2018 second quarter showed signs of improvement for auto loan delinquencies.
30-day delinquencies dropped to 2.11% of outstanding balances from 2.2% in the prior-year period, while the 60-day delinquency rate dropped to 0.64% of outstanding balances from 0.67% over the same time period. However, the industry saw average finance amounts and monthly payments reach new highs during the period.
Delinquencies are one of the most telling metrics. The downward trend is an encouraging sign. However, lenders will keep a close eye on car buyers’ payment performance.
The average new-vehicle finance amount jumped more than $700 from the prior-year period to $30,958 and used-vehicles average jumped $520 from the prior-year period to $19,708. Also, the average monthly payment for a new-vehicle purchase increased $20 over the same period to a record $525 and the average payment for used increased by $13 to a record $378. 72 months remains the most common loan term for both new and used financing,
Outstanding loan balances have increased from $1.027 trillion in the prior-year period to a record $1.149 trillion, consumers appear unfazed by the rise in loan amounts and monthly payments. However, the average interest rate for new and used increased 56 and 38 basis points to 5.76% and 9.40%, respectively.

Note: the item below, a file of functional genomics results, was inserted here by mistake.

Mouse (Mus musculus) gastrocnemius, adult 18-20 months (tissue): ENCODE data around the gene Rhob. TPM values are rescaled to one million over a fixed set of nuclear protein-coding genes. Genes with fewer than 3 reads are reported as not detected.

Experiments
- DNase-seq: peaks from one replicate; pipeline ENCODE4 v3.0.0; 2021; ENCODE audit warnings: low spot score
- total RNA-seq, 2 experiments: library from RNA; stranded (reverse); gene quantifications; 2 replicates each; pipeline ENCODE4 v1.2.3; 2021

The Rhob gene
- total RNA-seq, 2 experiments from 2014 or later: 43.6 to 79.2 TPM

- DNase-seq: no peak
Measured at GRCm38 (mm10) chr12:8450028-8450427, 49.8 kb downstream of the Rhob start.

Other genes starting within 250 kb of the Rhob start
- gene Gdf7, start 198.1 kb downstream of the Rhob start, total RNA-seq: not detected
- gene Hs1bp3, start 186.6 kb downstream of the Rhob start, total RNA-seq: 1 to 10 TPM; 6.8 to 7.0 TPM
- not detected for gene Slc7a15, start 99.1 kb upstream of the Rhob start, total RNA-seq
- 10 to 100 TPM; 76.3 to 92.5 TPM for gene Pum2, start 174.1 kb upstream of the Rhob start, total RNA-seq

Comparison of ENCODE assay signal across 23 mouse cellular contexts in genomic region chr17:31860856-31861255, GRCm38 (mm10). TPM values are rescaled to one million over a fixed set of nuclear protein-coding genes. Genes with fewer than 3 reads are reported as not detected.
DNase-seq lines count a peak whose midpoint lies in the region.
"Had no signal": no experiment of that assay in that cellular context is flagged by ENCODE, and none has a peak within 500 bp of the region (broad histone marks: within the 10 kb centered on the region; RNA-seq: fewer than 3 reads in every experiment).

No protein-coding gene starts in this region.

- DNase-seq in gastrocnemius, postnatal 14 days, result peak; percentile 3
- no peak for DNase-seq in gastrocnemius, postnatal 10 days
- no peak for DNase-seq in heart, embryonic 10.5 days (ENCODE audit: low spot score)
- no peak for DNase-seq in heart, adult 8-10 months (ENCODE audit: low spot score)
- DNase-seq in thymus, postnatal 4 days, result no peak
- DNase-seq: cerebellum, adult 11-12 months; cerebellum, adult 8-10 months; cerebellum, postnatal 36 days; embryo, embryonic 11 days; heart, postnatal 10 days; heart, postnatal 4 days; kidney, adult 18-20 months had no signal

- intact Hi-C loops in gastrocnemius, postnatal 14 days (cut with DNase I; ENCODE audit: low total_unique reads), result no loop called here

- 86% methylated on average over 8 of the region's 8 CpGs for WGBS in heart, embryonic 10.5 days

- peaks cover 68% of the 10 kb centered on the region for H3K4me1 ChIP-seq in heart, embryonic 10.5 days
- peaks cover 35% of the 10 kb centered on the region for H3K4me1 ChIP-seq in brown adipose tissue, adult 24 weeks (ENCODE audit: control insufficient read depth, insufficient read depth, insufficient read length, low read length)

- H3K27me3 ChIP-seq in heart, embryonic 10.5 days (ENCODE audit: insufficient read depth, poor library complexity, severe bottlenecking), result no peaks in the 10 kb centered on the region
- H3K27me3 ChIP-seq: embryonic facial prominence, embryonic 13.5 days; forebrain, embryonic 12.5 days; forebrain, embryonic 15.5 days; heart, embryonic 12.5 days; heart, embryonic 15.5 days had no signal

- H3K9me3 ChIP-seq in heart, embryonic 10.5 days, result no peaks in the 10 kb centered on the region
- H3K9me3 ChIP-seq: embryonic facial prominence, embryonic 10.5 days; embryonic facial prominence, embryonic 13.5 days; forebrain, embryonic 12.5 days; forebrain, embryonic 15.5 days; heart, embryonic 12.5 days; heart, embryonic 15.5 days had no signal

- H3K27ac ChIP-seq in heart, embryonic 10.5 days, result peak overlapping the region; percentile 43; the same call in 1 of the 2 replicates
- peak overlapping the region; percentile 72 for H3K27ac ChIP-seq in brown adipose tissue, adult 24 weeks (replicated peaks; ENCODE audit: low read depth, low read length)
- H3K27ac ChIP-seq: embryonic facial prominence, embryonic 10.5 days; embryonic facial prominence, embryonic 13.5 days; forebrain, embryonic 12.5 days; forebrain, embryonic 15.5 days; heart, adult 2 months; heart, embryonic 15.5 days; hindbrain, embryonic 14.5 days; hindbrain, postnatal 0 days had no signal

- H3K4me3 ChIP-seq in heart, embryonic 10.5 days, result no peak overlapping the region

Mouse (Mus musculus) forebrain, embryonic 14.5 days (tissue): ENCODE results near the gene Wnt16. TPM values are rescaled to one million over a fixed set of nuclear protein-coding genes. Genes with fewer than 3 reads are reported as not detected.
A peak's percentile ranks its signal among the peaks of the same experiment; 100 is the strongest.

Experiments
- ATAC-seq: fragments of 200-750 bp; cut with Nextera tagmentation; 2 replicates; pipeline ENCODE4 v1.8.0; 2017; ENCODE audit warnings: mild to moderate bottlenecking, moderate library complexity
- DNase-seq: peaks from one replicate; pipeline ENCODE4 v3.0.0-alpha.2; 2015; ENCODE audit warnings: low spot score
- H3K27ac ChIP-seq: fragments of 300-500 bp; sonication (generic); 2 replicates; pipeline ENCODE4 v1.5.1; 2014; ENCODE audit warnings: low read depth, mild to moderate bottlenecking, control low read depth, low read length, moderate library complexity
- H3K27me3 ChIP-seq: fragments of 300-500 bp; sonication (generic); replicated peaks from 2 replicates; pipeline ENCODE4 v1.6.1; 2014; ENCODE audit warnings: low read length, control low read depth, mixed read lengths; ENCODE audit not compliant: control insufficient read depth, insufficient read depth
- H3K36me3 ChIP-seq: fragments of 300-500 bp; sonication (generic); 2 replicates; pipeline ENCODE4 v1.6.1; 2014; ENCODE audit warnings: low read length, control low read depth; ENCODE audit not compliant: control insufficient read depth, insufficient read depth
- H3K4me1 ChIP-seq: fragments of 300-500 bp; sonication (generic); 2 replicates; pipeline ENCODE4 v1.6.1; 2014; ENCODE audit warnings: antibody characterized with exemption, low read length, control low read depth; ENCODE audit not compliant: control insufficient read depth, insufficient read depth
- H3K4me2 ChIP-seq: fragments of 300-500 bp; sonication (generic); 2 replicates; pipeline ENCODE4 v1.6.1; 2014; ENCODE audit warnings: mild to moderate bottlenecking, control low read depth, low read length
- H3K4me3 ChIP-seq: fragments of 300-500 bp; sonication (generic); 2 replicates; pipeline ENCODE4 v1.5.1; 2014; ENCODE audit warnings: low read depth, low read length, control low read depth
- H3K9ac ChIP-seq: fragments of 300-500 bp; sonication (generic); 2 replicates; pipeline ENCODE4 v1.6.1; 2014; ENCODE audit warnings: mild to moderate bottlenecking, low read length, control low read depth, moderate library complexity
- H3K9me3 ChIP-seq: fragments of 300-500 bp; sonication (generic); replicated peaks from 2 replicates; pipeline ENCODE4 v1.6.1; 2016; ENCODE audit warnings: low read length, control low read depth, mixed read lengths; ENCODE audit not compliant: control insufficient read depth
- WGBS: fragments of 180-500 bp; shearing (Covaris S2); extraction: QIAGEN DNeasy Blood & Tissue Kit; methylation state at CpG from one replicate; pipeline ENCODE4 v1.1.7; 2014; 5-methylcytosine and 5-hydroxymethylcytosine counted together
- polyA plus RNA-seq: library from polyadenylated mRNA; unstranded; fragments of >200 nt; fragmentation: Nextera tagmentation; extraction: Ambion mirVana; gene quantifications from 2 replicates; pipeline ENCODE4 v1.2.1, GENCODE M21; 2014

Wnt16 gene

Car buyers are increasingly looking to credit unions to secure auto financing; the segment saw double-digit growth in new-vehicle financing (12.9%) and strong growth overall (4.9%). Credit unions closed the quarter with a 21.3% share of the market in the second quarter. The only other lender type to experience growth was the captive finance segment, which grew 1.2 percent during the same time period.
Market share for banks dropped to 31.6% from 32.3% in the second quarter of 2017.
High-risk tiers felt the impact of more restrictive credit standards, with the percentage of both subprime and deep subprime falling below 19% of loan balances. On its own, deep subprime hit an all-time low of 3.54%, compared with 3.98% in the prior-year quarter. The pullback from the high-risk tiers caused average credit scores for new and used financing to rise from 714 and 652 in the year-ago period to 715 and 655, respectively.